I've written a simple program to take an audio file, and calculate the most prominent frequency for every 0.1s interval.

My audio file has a sampling rate of 48000, and am taking datapoint windows of 4800.

Using np.fft.fft, I am trying to find the most prominent frequency in that 0.1s window. When checking the output, my FFT works perfectly for frequencies above 100Hz, but for any value lower than that, I am getting incorrect results. For instance, at 75Hz, I get an output of 225Hz. Even after changing the resolution of the FFT, I am getting 225 as the output.

Some help would be great. Here is the code:

def fft_abs(audio):
    audio_fft = np.fft.fft(audio)
    audio_fft_p1 = audio_fft[0: int(len(audio_fft) / 2)] # FFT output is symmetrical along the middle. Only need first half of data
    audio_abs = np.abs(audio_fft_p1)
    return audio_abs

def freq_time(audio, sr):
    tr = int(0.1*sr) #sr = num datapoints for 1s. tr = sr / 2
    frequencies = []
    for i in range(int(len(audio) / tr)):
        freqs = np.fft.fftfreq(tr, 1/sr) # FFT output to frequency mapping
        valid_is = np.where(freqs[0:tr//2] < 300) # Only freqs < 300 Hz are valid human voices

        i_max = np.argmax( fft_abs(audio[(tr*i):tr*(i + 1)])[valid_is] ) # Index of Max FFT Output

        freq = freqs[i_max] # Find Corresponding Frequency

    frequencies = np.array(frequencies)
    return frequencies

1 Answer 1


hat's hard to tell without seeing your actual signal and looking at your entire signal chain. A few observations and ideas:

  1. Spectral analysis works much better with proper windowing. However, lack of windowing tends to be more of a high frequency problem, so this is probably or your specific issue.
  2. 225Hz is the third harmonic of 75Hz. For many audio signal it's perfectly normal to have more energy in the harmonics than in the fundamental frequency. Example would be a note played on a guitar.
  3. Something in your signal chain might be clipping or some other non-linear distortion happens.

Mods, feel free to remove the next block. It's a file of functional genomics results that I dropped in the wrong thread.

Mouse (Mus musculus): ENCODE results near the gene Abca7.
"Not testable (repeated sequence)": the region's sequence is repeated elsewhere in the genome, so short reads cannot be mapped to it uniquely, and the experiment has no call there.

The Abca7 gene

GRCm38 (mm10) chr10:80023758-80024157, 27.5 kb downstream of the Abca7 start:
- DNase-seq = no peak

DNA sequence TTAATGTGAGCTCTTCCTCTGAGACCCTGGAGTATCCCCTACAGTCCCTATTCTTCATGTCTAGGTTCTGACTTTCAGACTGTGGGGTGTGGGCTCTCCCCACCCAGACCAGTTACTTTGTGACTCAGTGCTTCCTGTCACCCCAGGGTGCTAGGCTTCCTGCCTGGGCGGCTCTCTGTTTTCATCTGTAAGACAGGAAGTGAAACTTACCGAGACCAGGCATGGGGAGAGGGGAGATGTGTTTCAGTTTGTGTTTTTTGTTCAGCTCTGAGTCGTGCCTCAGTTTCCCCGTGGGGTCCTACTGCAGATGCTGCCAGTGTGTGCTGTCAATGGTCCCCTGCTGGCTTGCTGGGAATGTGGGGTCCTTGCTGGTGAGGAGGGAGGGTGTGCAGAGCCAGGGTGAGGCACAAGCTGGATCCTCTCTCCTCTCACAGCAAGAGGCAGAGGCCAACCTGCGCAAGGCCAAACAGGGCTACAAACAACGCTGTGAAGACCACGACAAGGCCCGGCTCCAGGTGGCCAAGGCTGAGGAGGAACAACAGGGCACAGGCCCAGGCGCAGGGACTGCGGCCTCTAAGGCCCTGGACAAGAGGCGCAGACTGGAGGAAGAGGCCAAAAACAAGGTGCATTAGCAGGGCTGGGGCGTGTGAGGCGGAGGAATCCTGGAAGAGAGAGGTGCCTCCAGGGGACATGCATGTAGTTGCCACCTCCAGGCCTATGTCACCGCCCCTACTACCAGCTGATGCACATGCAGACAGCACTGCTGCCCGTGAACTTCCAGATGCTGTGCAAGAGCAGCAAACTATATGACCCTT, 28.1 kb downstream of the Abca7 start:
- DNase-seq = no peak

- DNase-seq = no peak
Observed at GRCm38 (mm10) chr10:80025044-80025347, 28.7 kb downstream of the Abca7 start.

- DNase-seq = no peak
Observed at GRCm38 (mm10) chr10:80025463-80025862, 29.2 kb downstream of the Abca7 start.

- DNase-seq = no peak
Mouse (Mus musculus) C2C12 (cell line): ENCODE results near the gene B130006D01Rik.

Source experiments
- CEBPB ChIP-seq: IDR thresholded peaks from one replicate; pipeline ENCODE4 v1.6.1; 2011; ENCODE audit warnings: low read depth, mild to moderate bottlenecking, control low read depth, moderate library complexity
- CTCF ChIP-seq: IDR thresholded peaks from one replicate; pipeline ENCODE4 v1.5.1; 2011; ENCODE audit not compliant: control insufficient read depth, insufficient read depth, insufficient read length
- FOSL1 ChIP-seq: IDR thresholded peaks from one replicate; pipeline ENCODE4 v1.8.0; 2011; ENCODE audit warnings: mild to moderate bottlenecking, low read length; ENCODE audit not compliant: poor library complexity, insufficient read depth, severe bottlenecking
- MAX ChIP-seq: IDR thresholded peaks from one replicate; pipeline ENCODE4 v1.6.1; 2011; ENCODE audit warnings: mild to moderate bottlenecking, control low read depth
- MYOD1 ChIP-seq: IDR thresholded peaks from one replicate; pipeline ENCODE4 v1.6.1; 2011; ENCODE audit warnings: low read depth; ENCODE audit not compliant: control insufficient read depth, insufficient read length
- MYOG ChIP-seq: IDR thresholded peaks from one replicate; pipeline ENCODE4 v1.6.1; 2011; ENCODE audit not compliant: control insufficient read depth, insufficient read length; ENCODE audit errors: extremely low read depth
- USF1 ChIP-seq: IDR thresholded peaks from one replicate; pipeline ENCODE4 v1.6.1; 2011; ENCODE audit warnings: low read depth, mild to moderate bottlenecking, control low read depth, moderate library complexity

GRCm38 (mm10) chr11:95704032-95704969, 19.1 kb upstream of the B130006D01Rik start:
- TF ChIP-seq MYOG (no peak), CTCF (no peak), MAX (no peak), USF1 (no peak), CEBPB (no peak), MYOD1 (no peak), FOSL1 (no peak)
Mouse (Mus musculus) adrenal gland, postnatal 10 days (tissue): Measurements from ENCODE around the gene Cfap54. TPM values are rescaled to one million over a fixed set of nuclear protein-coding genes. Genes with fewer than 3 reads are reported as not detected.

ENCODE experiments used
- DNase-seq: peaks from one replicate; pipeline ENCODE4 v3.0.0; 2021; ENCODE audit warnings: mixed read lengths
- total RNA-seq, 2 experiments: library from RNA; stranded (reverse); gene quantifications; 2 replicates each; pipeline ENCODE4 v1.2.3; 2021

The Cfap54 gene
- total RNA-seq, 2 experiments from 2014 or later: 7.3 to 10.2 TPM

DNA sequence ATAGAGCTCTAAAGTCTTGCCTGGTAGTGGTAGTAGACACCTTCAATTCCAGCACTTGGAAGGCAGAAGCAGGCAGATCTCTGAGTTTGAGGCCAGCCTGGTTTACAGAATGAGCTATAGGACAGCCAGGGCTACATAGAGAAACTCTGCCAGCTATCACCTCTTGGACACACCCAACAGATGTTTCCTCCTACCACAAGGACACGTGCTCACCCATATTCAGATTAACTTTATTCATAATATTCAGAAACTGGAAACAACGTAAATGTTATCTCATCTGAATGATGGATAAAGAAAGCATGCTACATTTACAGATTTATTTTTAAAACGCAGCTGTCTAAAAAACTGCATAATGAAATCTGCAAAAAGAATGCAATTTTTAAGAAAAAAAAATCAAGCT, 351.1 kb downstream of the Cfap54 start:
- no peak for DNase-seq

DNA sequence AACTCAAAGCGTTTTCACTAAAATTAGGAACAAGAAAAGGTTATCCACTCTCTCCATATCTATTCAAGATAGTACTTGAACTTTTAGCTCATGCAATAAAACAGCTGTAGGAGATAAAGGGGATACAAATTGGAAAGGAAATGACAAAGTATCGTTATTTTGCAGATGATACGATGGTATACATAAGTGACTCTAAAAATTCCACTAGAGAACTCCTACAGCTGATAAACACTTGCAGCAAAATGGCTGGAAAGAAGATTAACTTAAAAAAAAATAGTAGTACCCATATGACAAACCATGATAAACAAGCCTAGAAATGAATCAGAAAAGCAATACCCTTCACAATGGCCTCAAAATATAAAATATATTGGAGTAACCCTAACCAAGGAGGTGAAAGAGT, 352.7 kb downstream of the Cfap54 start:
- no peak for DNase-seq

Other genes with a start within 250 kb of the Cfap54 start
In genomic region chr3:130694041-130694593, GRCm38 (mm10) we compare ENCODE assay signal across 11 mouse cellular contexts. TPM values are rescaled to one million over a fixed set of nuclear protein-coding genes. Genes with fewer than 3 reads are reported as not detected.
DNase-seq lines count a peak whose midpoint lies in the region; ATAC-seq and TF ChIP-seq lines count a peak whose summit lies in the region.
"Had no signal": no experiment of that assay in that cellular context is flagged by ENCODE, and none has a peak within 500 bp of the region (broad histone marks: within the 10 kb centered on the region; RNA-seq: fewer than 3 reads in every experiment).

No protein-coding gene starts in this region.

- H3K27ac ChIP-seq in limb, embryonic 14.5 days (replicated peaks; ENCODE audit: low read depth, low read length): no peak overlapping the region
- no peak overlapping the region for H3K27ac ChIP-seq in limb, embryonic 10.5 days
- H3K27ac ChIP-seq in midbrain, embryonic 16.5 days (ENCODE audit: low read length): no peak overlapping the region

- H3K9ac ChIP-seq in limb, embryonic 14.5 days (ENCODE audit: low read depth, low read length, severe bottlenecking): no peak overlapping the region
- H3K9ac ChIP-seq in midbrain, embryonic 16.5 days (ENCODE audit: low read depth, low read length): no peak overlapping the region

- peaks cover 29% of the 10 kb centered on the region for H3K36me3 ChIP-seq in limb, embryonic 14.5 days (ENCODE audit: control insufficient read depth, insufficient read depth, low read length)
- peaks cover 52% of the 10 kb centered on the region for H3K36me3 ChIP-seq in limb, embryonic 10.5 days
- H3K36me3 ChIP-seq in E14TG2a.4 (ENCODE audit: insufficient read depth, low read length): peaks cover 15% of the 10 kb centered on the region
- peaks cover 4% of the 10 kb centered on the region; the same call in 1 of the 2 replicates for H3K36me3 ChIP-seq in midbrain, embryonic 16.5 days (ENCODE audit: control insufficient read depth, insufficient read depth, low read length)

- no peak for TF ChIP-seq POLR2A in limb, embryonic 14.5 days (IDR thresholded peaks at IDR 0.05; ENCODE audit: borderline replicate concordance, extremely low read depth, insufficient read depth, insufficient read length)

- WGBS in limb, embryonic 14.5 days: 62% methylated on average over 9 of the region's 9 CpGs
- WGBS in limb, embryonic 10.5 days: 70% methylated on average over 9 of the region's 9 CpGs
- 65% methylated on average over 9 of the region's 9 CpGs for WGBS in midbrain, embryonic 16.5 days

4. You have a high pass somewhere in you signal chain. Almost all audio hardware has a high pass somewhere and for voice applications 80Hz or 100Hz or typically choices since human voices don't go lower than that.

I suggest capturing your signal as a wave file and then looking at it with a "known good" signal editor and spectral analyzer such as Audactity.

  • $\begingroup$ Thanks, I looked at it in more detail. My signal is just a tone of 75Hz. I also noticed that 75 Hz is a harmonic. Is there a way I can find lower harmonics and use that instead? The issue I am facing is that sometimes I detect 226Hz, so can't divide by 3 to find the other harmonic. Also, I sometimes get the 2nd harmonic as well, so any suggestions? $\endgroup$
    – Ayush Goel
    Jul 27, 2021 at 13:31
  • $\begingroup$ My suggestion is in the last sentence of my answer. You need to take a closer look at your signals and signal chain $\endgroup$
    – Hilmar
    Jul 28, 2021 at 15:14

Your Answer

By clicking “Post Your Answer”, you agree to our terms of service and acknowledge you have read our privacy policy.

Not the answer you're looking for? Browse other questions tagged or ask your own question.